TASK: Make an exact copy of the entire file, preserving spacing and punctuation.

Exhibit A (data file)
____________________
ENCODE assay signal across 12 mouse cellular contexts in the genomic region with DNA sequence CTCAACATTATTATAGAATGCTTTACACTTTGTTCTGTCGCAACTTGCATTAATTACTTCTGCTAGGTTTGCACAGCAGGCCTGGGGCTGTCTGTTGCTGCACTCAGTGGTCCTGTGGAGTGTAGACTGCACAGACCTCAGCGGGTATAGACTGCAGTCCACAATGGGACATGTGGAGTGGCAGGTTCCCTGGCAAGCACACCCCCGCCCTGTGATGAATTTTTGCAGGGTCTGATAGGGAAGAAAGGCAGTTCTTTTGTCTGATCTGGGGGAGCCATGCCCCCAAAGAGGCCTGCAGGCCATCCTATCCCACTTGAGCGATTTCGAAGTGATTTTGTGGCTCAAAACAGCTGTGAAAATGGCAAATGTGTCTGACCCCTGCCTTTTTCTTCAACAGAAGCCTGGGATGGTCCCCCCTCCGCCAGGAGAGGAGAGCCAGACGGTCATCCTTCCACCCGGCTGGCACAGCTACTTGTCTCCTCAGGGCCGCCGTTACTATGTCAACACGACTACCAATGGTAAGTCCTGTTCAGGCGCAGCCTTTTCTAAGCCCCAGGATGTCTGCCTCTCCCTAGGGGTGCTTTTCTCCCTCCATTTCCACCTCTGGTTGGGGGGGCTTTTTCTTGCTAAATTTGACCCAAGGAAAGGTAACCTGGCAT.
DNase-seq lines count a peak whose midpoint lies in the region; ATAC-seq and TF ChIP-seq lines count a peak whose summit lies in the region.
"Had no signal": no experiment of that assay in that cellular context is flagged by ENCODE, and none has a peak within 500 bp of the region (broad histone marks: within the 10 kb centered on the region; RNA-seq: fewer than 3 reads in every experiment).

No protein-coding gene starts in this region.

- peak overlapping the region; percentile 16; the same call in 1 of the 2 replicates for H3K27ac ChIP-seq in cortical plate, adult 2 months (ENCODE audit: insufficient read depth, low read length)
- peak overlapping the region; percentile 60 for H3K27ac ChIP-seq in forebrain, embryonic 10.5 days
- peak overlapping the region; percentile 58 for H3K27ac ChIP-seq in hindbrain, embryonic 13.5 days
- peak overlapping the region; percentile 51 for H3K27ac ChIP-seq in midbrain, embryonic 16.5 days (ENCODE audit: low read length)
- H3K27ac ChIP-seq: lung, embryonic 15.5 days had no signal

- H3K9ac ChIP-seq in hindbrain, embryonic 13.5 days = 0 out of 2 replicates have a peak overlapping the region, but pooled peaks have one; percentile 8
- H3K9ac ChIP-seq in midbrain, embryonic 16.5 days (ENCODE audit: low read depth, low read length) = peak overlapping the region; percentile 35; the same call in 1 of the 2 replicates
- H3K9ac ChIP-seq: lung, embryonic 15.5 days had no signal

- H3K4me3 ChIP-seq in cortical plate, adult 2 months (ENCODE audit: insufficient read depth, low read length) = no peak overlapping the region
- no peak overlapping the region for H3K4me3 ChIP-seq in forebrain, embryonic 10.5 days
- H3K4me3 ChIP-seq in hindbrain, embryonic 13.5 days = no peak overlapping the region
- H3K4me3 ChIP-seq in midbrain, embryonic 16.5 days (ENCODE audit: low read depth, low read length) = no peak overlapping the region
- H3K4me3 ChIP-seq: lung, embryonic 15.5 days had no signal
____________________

ENCODE assay signal across 12 mouse cellular contexts in the genomic region with DNA sequence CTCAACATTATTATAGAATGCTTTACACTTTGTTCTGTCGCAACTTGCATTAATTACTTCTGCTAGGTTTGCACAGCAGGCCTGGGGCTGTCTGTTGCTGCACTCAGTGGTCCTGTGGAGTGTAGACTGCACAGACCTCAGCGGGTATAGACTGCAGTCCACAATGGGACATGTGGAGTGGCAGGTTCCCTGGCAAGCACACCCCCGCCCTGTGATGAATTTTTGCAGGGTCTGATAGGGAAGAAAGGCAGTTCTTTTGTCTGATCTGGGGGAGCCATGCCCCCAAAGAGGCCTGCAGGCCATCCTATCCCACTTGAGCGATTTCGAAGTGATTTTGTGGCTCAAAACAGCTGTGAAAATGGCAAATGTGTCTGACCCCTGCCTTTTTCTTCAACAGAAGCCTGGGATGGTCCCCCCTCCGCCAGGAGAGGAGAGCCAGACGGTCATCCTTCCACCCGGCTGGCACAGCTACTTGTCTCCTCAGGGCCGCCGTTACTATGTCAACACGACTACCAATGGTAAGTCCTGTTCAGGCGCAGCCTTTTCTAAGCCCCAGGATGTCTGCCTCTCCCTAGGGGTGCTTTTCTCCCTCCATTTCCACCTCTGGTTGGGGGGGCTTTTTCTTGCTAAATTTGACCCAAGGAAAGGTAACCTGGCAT.
DNase-seq lines count a peak whose midpoint lies in the region; ATAC-seq and TF ChIP-seq lines count a peak whose summit lies in the region.
"Had no signal": no experiment of that assay in that cellular context is flagged by ENCODE, and none has a peak within 500 bp of the region (broad histone marks: within the 10 kb centered on the region; RNA-seq: fewer than 3 reads in every experiment).

No protein-coding gene starts in this region.

- peak overlapping the region; percentile 16; the same call in 1 of the 2 replicates for H3K27ac ChIP-seq in cortical plate, adult 2 months (ENCODE audit: insufficient read depth, low read length)
- peak overlapping the region; percentile 60 for H3K27ac ChIP-seq in forebrain, embryonic 10.5 days
- peak overlapping the region; percentile 58 for H3K27ac ChIP-seq in hindbrain, embryonic 13.5 days
- peak overlapping the region; percentile 51 for H3K27ac ChIP-seq in midbrain, embryonic 16.5 days (ENCODE audit: low read length)
- H3K27ac ChIP-seq: lung, embryonic 15.5 days had no signal

- H3K9ac ChIP-seq in hindbrain, embryonic 13.5 days = 0 out of 2 replicates have a peak overlapping the region, but pooled peaks have one; percentile 8
- H3K9ac ChIP-seq in midbrain, embryonic 16.5 days (ENCODE audit: low read depth, low read length) = peak overlapping the region; percentile 35; the same call in 1 of the 2 replicates
- H3K9ac ChIP-seq: lung, embryonic 15.5 days had no signal

- H3K4me3 ChIP-seq in cortical plate, adult 2 months (ENCODE audit: insufficient read depth, low read length) = no peak overlapping the region
- no peak overlapping the region for H3K4me3 ChIP-seq in forebrain, embryonic 10.5 days
- H3K4me3 ChIP-seq in hindbrain, embryonic 13.5 days = no peak overlapping the region
- H3K4me3 ChIP-seq in midbrain, embryonic 16.5 days (ENCODE audit: low read depth, low read length) = no peak overlapping the region
- H3K4me3 ChIP-seq: lung, embryonic 15.5 days had no signal